Histrionic Personality Disorder Can Cause an Overwhelming Need for Attention


Feb 26, 2020


Image credit: Mean Girls (2004)

Why does Michael Scott from The Office use his colleagues and subordinates as a stand-in family, when they don’t reciprocate his enthusiasm? Why does Mean Girls‘s Regina George, a conventionally attractive teenager, keep finding fault with her appearance? Why do both characters enjoy attention so much, pulling one outrageous stunt after another in order to keep the public eye on themselves? Chances are, rather than just being cartoon-character villains, both Scott and George may be afflicted with Histrionic Personality Disorder.

What is histrionic personality disorder?

Histrionic personality disorder, as defined by the Diagnostic and Statistical Manual of Mental Disorders, is a psychiatric disorder distinguished by a pattern of “extreme emotionality and attention-seeking behavior that begins by early adulthood and is obvious in different situations.” It is classified as a Cluster B personality disorder, which is a group of conditions characterized by volatile thinking or behavior.

While histrionic personality disorder is often confused with narcissistic personality disorder, the two have differences. Histrionic personality disorder is rarer, and those afflicted by it are more likely to show empathy than those afflicted by narcissistic personality disorder. People with histrionic personality disorder are also less likely to demand a specific type of attention, while those with narcissistic personality disorder prefer attention that makes them feel superior. People with histrionic personality disorder are also more emotionally charged than those with narcissistic personality disorder.

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What are the symptoms of histrionic personality disorder?

According to the Diagnostic and Statistical Manual-V, diagnosing histrionic personality disorder requires observing a pattern of attention-seeking behaviors and emotionally volatile behaviors, which manifest in the following criteria, stated within an NCBI resource by Jennifer H. French and Sangam Shrestha.

  1. Exhibiting discomfort when not the center of attention
  2. Displaying excessive seductive or provocative behavior
  3. Showing shifting and shallow emotions
  4. Using appearance to draw attention
  5. Having impressionistic and vague speech
  6. Having dramatic or exaggerated emotions
  7. Being suggestible, easily believing things
  8. Considering relationships more intimate than they are

Meeting five or more of the above criteria will lead to a diagnosis of histrionic personality disorder. As personality continues to evolve over time, most diagnoses of histrionic personality disorder happen after the age of 18. Other signs of the disorder, according to the Cleveland Clinic, include:

  • Constantly seeking reassurance or approval
  • Making rash decisions
  • Displaying self-centered behavior and lack of concern for others.
  • Showing low tolerance for frustration, being easily bored by routine, often starting projects without finishing them or skipping from one event to another

What are the causes of histrionic personality disorder?

Scientists are torn between whether individuals are genetically susceptible to histrionic personality disorder, or if children are merely repeating learned behaviors from their parents. Other factors may be environmental — unpredictable positive reinforcement from parents, lack of criticism while growing up, all leading to confusion regarding what behaviors earn approval. Individuals may also develop histrionic personality disorders as a maladaptive coping mechanism due to childhood trauma.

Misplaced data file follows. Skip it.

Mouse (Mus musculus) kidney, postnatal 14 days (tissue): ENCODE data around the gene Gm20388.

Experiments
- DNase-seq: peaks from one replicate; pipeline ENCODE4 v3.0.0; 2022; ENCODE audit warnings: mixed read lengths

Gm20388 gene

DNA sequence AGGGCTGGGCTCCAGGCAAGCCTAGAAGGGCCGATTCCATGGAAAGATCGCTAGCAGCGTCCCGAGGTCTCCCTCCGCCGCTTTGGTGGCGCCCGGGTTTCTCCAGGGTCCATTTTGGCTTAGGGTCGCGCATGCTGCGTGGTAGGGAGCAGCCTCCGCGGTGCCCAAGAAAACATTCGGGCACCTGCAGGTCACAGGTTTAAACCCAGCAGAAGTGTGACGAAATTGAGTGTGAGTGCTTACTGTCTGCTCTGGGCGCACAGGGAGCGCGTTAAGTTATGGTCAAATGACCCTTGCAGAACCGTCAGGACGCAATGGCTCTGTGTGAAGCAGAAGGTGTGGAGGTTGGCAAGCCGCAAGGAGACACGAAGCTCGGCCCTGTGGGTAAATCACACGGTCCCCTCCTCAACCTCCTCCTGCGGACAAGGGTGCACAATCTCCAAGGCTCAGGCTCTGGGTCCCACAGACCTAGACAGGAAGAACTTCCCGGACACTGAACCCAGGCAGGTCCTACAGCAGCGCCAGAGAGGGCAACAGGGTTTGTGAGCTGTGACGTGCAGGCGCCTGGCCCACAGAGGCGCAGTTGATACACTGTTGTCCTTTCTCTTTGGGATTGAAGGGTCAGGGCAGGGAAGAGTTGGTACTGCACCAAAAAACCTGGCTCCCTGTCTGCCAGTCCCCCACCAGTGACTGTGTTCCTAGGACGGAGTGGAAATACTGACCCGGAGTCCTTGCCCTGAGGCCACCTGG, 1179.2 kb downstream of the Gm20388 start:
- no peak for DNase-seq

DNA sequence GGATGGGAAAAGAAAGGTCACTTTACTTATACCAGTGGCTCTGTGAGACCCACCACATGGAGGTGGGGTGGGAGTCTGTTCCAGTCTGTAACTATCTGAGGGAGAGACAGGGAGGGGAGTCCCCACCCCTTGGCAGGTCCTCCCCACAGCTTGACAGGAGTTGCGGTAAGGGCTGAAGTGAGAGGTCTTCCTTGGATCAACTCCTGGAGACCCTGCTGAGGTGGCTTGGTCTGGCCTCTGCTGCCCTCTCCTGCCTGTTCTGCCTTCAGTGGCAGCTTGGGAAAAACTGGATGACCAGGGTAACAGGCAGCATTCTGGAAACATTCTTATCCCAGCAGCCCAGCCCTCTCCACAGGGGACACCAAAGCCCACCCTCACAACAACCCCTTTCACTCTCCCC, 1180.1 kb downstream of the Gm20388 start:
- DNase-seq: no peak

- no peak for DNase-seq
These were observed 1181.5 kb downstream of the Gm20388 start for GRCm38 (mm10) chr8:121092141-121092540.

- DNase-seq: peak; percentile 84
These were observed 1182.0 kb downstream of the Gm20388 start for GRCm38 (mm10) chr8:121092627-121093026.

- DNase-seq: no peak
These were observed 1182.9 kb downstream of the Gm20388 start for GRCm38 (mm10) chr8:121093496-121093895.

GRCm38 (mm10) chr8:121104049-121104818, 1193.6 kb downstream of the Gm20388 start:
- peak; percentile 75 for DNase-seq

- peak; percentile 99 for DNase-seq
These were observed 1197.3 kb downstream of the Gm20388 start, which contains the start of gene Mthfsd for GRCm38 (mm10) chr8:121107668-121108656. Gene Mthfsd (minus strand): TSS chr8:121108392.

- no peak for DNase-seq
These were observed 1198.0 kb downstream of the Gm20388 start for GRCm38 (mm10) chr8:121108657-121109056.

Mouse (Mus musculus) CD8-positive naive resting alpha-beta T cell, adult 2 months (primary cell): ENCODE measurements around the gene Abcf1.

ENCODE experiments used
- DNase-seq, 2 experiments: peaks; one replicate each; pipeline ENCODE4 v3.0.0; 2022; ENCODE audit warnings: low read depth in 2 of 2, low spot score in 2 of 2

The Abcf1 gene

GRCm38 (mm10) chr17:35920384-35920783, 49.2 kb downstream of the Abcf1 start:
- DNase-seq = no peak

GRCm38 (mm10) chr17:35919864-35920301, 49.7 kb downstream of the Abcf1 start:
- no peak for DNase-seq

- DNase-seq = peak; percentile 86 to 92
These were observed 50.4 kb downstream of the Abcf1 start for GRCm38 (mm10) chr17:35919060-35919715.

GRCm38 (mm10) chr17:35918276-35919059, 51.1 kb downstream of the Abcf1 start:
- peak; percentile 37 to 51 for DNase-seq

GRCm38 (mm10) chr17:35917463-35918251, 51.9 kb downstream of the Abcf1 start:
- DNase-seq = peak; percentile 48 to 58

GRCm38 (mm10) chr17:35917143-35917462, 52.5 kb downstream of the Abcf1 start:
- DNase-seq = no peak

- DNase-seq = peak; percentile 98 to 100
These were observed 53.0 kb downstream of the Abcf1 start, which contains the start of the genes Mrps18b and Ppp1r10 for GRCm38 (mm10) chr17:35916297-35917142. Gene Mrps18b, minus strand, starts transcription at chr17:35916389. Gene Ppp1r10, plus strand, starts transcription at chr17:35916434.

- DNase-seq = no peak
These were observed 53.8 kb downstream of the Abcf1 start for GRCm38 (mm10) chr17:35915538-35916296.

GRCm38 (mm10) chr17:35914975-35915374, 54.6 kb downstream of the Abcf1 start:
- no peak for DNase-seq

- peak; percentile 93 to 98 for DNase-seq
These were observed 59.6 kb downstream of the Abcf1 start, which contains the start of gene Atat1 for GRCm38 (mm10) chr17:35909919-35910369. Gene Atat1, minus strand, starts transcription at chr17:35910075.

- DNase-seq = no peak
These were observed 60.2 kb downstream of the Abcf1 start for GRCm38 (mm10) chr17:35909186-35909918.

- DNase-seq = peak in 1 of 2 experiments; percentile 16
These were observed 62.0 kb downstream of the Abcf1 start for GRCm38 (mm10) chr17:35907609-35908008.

Women are four times more likely to be diagnosed with histrionic personality disorder — but this statistic doesn’t necessarily mean women are more prone to the disorder. Symptoms of histrionic personality disorder include behaviors stereotyped as feminine — for example, excessive sexually provocative behavior in women is a symptom of HPD and a stigmatized behavior in general, but societal bias holds any kind of sexually provocative behavior in women to be inappropriate. This means mental healthcare providers may mistake any display of female sexuality as “excess” and symptomatic.

On the other hand, for men, accepting that they may be coping with behaviors stereotyped as traditionally feminine could lead to stigma, which may make men less likely to report their symptoms, skewing the statistics to make it seem as though histrionic personality disorder is a condition more common to women.

Can histrionic personality disorder be treated?

Psychotherapy is the preferred method of treating this personality disorder — specifically supportive psychotherapy, which has an encouraging and non-threatening approach. The biggest struggle, however, is to get those afflicted by the disorder to admit they have a problem, as their behaviors read as normal to themselves. Mental healthcare providers may also attempt dynamic forms of therapy in which therapists integrate developmental milestones that patients may have missed out on during their crucial growing years. Group therapy is not recommended, as individuals with histrionic personality disorder often desire the center of attention, and a group might disturb their ability to absorb the treatment.

There is no specific medication to treat histrionic personality disorder, but psychiatrists may prescribe antidepressants, mood stabilizers, and anti-psychotics to help symptoms. While there is no cure for histrionic personality disorder, the symptoms are manageable with therapy, enabling people with the disorder to lead functional, productive lives.


Written By Aditi Murti

Aditi Murti is a culture writer at The Swaddle. Previously, she worked as a freelance journalist focused on gender and cities. Find her on social media @aditimurti.


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